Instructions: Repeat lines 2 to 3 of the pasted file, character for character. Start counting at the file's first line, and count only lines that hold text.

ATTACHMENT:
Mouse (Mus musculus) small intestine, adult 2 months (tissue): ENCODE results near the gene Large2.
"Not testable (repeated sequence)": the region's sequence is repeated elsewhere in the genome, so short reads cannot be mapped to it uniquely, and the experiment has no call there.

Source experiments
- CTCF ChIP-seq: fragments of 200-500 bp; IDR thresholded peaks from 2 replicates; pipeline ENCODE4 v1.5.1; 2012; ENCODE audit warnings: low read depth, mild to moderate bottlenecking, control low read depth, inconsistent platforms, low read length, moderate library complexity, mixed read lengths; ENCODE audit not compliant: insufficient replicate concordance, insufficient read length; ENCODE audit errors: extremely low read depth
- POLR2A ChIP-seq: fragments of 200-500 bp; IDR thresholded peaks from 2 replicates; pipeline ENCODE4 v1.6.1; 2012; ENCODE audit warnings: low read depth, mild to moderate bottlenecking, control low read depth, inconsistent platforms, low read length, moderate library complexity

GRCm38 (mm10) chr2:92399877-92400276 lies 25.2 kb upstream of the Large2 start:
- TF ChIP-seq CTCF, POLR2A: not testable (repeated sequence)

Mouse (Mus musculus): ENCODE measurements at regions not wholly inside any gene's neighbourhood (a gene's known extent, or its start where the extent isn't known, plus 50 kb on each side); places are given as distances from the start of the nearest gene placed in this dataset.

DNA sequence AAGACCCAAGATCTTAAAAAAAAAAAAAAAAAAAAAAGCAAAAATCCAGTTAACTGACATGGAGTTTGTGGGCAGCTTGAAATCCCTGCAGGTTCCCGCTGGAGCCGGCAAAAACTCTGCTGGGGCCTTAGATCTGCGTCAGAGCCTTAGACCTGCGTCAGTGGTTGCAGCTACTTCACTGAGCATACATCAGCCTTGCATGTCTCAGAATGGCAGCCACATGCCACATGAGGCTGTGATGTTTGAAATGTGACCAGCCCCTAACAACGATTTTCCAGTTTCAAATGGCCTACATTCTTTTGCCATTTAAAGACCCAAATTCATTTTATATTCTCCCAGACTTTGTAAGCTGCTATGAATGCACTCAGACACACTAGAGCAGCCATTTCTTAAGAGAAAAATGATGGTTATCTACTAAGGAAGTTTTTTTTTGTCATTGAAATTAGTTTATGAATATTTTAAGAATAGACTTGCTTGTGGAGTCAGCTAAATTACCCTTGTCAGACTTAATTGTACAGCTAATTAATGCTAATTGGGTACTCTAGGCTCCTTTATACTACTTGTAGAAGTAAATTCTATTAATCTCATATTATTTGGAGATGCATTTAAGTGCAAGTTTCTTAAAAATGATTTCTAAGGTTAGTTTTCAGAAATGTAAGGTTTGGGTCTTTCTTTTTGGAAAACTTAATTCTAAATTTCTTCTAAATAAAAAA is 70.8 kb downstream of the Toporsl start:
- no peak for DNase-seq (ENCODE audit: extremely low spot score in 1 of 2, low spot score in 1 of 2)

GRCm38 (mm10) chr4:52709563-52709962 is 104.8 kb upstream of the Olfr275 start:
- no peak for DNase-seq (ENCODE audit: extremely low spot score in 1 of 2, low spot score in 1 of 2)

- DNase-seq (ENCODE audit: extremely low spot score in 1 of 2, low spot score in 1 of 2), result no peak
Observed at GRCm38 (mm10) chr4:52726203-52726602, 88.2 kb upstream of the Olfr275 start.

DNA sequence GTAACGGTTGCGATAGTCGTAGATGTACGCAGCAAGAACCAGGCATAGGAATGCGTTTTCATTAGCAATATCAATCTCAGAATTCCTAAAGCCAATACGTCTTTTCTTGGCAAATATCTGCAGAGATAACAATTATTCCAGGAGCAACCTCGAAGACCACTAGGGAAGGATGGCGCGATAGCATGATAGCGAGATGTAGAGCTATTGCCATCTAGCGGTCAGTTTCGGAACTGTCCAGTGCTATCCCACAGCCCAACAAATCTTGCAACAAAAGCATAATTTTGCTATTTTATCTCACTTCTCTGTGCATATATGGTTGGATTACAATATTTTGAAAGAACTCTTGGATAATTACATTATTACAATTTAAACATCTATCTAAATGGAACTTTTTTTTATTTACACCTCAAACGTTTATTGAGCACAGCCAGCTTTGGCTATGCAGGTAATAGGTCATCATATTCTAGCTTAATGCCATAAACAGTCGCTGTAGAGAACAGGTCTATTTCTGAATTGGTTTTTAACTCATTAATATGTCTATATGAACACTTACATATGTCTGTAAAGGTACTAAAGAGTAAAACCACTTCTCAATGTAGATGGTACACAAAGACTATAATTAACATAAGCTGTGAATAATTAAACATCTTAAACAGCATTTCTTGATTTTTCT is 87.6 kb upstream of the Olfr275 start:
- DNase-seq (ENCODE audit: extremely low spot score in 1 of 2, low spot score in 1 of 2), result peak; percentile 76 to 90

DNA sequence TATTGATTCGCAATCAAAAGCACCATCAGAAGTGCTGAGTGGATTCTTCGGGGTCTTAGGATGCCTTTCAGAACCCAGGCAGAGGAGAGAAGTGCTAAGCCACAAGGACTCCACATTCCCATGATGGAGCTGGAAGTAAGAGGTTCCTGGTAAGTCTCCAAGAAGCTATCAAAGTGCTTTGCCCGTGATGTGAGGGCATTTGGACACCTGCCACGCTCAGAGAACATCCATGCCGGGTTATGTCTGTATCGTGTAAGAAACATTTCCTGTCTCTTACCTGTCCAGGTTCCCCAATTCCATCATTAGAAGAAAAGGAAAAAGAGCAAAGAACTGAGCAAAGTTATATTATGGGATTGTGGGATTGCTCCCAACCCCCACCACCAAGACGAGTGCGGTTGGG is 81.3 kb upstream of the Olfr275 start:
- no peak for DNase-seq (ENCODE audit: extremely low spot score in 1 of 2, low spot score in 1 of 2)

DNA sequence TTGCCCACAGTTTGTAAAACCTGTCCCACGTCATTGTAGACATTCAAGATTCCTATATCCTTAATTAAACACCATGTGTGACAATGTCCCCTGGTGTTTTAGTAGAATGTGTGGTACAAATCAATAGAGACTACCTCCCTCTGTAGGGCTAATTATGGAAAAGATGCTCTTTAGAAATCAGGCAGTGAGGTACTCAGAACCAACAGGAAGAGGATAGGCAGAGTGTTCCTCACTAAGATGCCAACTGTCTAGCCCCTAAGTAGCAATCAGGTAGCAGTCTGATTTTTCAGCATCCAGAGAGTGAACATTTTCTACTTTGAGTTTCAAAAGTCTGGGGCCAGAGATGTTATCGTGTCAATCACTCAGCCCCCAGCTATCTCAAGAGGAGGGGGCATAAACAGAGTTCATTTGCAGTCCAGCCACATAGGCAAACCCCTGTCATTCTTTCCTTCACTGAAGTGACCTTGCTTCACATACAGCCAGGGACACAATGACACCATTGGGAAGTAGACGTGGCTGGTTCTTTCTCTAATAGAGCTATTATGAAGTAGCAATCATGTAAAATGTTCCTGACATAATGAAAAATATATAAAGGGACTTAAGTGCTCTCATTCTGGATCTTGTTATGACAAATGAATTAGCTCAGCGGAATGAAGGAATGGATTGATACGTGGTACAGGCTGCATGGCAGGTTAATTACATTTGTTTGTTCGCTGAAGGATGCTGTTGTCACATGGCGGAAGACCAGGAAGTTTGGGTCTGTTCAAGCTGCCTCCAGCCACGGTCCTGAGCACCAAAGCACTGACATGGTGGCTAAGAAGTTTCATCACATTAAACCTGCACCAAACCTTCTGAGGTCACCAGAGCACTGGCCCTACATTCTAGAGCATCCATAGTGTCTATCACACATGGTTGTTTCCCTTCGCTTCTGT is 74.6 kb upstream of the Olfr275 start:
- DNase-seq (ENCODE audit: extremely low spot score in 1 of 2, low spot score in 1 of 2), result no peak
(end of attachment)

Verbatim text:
"Not testable (repeated sequence)": the region's sequence is repeated elsewhere in the genome, so short reads cannot be mapped to it uniquely, and the experiment has no call there.

Source experiments